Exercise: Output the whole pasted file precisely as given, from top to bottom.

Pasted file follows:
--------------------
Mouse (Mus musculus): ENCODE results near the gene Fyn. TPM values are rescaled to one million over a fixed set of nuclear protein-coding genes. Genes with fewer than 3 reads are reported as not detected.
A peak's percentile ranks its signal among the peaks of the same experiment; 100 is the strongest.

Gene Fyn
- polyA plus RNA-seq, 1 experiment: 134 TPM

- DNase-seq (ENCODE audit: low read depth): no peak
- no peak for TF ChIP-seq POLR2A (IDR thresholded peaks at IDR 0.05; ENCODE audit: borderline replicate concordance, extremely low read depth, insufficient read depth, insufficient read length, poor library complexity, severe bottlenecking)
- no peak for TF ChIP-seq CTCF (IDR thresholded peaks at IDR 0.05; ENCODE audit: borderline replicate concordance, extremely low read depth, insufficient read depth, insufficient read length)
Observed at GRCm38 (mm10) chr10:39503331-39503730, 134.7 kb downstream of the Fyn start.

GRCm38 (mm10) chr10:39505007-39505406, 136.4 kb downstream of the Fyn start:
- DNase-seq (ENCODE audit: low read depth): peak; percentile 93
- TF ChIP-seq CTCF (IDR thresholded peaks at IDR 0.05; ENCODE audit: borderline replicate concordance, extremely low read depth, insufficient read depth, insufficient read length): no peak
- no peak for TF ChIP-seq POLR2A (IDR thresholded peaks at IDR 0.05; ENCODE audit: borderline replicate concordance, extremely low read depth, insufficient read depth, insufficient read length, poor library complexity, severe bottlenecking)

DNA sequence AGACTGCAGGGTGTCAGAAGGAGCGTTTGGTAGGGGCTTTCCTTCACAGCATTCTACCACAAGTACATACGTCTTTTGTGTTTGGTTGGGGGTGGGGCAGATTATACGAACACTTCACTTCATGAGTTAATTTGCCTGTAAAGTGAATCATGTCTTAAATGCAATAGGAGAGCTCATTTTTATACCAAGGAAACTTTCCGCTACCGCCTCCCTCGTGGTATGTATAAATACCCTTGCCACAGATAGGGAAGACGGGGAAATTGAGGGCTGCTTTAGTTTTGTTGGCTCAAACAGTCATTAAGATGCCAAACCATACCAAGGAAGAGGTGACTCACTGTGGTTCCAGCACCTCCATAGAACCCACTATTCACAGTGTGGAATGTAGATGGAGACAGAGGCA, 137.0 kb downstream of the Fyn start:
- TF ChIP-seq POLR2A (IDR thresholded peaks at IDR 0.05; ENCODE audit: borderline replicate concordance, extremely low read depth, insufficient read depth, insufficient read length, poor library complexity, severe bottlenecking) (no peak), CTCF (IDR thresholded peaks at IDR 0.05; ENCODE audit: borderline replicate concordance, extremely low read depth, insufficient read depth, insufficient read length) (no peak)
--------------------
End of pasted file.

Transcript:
Mouse (Mus musculus): ENCODE results near the gene Fyn. TPM values are rescaled to one million over a fixed set of nuclear protein-coding genes. Genes with fewer than 3 reads are reported as not detected.
A peak's percentile ranks its signal among the peaks of the same experiment; 100 is the strongest.

Gene Fyn
- polyA plus RNA-seq, 1 experiment: 134 TPM

- DNase-seq (ENCODE audit: low read depth): no peak
- no peak for TF ChIP-seq POLR2A (IDR thresholded peaks at IDR 0.05; ENCODE audit: borderline replicate concordance, extremely low read depth, insufficient read depth, insufficient read length, poor library complexity, severe bottlenecking)
- no peak for TF ChIP-seq CTCF (IDR thresholded peaks at IDR 0.05; ENCODE audit: borderline replicate concordance, extremely low read depth, insufficient read depth, insufficient read length)
Observed at GRCm38 (mm10) chr10:39503331-39503730, 134.7 kb downstream of the Fyn start.

GRCm38 (mm10) chr10:39505007-39505406, 136.4 kb downstream of the Fyn start:
- DNase-seq (ENCODE audit: low read depth): peak; percentile 93
- TF ChIP-seq CTCF (IDR thresholded peaks at IDR 0.05; ENCODE audit: borderline replicate concordance, extremely low read depth, insufficient read depth, insufficient read length): no peak
- no peak for TF ChIP-seq POLR2A (IDR thresholded peaks at IDR 0.05; ENCODE audit: borderline replicate concordance, extremely low read depth, insufficient read depth, insufficient read length, poor library complexity, severe bottlenecking)

DNA sequence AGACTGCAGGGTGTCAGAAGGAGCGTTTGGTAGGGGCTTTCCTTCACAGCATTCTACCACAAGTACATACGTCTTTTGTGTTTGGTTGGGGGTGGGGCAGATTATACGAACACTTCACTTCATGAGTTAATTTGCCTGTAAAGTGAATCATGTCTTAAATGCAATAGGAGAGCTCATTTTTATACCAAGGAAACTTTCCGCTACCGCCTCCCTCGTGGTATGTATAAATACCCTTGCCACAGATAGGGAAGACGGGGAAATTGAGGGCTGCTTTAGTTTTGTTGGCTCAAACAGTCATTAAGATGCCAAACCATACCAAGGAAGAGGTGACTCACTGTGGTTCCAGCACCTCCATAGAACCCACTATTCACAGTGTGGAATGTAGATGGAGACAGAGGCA, 137.0 kb downstream of the Fyn start:
- TF ChIP-seq POLR2A (IDR thresholded peaks at IDR 0.05; ENCODE audit: borderline replicate concordance, extremely low read depth, insufficient read depth, insufficient read length, poor library complexity, severe bottlenecking) (no peak), CTCF (IDR thresholded peaks at IDR 0.05; ENCODE audit: borderline replicate concordance, extremely low read depth, insufficient read depth, insufficient read length) (no peak)